I have never liked head halters. They make even nice dogs look as if they're wearing muzzles to keep from biting someone. And some dogs don't like them, especially at first. But everyone I've recommended a front-clip harness to has come back raving about it. Again: It really works.
The Easy Walk is available from pet retailers or from Premier (www.premier.com).
If you don't know what's right for your dog or how to use it, find a trainer who can help you choose the appropriate equipment and show you how it works. Every piece of training equipment is right for some dogs, but no single item is right for all. And no piece of training equipment is safe or effective unless it's fitted and used properly. -- Gina Spadafori
(Do you have a pet question? Send it to firstname.lastname@example.org.)
ABOUT PET CONNECTION
Pet Connection is produced by a team of pet-care experts headed by "Good Morning America" veterinarian Dr. Marty Becker and award-winning journalist Gina Spadafori. The two are also the authors of several best-selling pet-care books.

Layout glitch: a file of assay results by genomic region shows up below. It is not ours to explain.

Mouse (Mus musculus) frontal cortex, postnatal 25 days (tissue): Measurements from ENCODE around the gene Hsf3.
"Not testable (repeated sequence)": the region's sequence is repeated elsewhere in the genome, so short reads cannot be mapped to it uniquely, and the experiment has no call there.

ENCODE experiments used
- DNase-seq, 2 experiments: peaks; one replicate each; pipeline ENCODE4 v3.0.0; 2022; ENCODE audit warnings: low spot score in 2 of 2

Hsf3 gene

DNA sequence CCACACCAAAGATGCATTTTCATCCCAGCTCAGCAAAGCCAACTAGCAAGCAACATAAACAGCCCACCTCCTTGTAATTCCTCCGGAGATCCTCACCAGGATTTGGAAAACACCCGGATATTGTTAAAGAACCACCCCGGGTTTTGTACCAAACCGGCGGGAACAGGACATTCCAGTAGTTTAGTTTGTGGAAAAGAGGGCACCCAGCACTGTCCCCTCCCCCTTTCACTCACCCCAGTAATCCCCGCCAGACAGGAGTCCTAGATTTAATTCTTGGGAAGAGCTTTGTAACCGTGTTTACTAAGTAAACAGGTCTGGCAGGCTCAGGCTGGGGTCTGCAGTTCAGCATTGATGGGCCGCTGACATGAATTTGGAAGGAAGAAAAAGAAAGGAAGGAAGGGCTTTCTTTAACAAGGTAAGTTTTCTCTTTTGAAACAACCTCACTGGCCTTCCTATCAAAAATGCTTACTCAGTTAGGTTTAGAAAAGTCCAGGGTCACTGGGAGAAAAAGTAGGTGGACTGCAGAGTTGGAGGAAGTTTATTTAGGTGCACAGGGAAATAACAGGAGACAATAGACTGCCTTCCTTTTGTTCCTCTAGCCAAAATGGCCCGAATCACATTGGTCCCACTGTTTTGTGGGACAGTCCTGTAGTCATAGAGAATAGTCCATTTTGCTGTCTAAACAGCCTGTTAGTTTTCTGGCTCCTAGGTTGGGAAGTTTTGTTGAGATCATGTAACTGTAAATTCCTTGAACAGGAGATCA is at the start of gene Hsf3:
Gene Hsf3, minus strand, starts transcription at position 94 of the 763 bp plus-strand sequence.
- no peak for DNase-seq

On PetConnection.com there's more information on pets and their care, reviews of products, books and "dog cars." Contact Pet Connection in care of this newspaper by sending e-mail to email@example.com or visiting PetConnection.com.
Chip cancer scare unwarranted
-- Veterinary experts say there is no evidence that cancer is a problem in microchipped pets. More than 14 million-plus microchips have been implanted with only four cases in question.
-- The ASPCA can solve crimes against animals with its mobile forensics unit. It is equipped with X-ray machines, computers, examination tables, cameras and video equipment for documenting evidence, and will travel when requested by local officials to wherever there are multiple cases of abuse or cruelty. Those most often will be dog-fighting operations, puppy mills or animal-hoarding situations.